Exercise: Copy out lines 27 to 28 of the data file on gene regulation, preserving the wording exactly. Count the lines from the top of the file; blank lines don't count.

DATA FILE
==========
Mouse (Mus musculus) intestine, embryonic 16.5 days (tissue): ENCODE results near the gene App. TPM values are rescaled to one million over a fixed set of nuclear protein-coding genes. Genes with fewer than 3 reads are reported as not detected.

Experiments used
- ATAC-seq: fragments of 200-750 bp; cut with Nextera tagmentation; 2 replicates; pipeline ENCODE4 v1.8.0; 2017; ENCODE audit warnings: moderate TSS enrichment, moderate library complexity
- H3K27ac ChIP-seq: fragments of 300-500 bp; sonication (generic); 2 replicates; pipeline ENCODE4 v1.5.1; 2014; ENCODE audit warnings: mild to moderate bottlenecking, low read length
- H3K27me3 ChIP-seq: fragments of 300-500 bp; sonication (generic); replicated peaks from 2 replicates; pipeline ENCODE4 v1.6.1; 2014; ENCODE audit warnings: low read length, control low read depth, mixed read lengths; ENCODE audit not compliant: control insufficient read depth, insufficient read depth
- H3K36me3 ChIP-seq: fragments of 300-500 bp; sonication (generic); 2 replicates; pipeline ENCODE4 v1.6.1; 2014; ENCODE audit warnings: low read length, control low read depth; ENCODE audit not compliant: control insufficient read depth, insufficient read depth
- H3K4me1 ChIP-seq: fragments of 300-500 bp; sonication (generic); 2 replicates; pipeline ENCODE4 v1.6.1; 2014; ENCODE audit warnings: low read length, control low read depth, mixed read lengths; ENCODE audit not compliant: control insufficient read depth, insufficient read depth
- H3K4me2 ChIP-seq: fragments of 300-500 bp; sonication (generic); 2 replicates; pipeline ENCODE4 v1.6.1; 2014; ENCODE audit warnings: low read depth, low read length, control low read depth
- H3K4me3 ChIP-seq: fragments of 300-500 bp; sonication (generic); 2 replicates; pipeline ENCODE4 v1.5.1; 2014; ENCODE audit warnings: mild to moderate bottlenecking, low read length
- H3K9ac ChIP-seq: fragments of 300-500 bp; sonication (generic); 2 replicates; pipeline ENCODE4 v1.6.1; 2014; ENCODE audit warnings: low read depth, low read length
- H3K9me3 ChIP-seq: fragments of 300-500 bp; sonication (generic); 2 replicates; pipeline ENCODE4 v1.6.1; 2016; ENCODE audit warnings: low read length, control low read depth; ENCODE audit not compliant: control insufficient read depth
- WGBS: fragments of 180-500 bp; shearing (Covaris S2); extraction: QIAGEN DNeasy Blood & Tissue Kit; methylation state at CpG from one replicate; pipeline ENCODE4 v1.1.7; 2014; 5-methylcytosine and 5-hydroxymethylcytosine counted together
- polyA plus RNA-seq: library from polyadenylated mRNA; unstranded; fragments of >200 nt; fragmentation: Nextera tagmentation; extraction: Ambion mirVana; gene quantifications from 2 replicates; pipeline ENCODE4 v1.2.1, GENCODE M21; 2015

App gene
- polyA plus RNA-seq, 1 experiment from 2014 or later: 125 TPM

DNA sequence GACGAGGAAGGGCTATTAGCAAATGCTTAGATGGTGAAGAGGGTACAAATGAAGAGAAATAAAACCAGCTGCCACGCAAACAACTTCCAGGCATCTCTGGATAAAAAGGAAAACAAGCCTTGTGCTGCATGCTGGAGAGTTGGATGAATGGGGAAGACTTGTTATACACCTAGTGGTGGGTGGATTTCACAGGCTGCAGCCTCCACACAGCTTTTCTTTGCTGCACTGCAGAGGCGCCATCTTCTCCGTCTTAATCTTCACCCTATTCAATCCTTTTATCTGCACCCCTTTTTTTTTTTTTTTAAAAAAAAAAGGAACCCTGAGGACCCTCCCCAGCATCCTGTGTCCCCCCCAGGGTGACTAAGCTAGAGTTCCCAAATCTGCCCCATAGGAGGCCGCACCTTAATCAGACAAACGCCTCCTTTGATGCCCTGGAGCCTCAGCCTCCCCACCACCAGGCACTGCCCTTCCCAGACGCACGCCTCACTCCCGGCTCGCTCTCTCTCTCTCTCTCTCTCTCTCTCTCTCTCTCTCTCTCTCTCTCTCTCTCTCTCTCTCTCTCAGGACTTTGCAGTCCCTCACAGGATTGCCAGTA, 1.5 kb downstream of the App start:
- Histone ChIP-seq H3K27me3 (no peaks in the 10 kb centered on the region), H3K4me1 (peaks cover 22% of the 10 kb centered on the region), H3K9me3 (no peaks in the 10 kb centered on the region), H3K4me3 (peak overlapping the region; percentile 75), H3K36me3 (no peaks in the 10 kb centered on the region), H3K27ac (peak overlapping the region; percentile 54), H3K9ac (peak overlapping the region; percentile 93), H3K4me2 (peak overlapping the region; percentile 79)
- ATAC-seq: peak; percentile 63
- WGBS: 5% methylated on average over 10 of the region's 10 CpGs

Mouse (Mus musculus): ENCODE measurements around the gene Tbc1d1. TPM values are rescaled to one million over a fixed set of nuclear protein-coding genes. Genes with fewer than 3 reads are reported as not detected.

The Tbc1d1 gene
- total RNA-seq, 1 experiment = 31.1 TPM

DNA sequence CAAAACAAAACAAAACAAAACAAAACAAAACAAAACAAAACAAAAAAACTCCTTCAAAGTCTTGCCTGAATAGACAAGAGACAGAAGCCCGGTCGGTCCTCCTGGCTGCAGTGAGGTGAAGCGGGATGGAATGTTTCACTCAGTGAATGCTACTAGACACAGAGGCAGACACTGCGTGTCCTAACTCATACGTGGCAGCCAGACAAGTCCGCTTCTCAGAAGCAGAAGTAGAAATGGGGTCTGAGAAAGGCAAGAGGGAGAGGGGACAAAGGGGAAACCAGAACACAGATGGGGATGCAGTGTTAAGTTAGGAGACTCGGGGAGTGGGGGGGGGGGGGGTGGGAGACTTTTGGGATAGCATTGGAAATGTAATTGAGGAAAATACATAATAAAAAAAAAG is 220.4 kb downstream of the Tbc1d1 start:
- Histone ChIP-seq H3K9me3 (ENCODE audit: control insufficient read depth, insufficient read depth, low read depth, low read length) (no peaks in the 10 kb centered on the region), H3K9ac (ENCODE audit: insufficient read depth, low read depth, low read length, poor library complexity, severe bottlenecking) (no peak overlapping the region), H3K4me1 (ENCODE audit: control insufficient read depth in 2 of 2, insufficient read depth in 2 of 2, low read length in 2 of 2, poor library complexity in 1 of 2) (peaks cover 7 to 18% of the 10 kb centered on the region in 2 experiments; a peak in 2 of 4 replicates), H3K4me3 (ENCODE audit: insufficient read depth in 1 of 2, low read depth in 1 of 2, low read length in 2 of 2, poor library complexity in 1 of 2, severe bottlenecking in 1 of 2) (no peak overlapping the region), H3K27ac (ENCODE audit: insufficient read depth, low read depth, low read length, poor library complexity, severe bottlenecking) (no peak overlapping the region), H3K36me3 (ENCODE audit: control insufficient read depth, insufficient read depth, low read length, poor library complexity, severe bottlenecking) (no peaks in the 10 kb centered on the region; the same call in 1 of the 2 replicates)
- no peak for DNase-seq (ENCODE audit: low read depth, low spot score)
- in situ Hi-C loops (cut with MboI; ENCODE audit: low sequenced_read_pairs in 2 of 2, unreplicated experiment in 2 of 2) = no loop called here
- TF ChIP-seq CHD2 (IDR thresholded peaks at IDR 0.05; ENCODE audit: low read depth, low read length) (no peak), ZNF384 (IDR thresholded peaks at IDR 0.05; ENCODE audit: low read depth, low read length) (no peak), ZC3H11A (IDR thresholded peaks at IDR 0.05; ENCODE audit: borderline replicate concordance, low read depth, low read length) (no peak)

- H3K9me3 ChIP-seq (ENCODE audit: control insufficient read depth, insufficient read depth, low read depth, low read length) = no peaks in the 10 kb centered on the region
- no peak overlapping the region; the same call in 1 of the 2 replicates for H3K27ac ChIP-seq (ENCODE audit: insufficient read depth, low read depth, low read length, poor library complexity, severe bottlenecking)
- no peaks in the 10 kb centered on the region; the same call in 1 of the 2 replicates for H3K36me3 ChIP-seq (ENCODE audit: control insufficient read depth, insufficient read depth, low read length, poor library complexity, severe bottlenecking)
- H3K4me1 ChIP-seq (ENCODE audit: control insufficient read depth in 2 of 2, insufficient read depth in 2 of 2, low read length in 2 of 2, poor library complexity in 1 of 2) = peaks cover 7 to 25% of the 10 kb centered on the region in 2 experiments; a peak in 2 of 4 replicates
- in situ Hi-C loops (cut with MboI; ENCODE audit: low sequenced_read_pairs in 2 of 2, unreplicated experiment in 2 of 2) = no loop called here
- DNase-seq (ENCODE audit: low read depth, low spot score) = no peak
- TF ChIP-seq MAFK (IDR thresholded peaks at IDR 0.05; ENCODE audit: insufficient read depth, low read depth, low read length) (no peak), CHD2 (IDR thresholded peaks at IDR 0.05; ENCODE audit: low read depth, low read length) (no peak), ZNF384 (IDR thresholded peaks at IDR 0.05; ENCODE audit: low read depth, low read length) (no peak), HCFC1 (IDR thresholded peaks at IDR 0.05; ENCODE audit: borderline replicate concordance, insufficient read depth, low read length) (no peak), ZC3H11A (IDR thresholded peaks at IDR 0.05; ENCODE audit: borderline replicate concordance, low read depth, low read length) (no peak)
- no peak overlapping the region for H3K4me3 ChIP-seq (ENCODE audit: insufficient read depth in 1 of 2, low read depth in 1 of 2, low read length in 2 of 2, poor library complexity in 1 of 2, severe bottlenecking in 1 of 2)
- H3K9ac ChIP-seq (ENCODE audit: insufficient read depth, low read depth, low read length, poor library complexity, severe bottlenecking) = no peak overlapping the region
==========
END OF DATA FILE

- TF ChIP-seq CHD2 (IDR thresholded peaks at IDR 0.05; ENCODE audit: low read depth, low read length) (no peak), ZNF384 (IDR thresholded peaks at IDR 0.05; ENCODE audit: low read depth, low read length) (no peak), ZC3H11A (IDR thresholded peaks at IDR 0.05; ENCODE audit: borderline replicate concordance, low read depth, low read length) (no peak)

- H3K9me3 ChIP-seq (ENCODE audit: control insufficient read depth, insufficient read depth, low read depth, low read length) = no peaks in the 10 kb centered on the region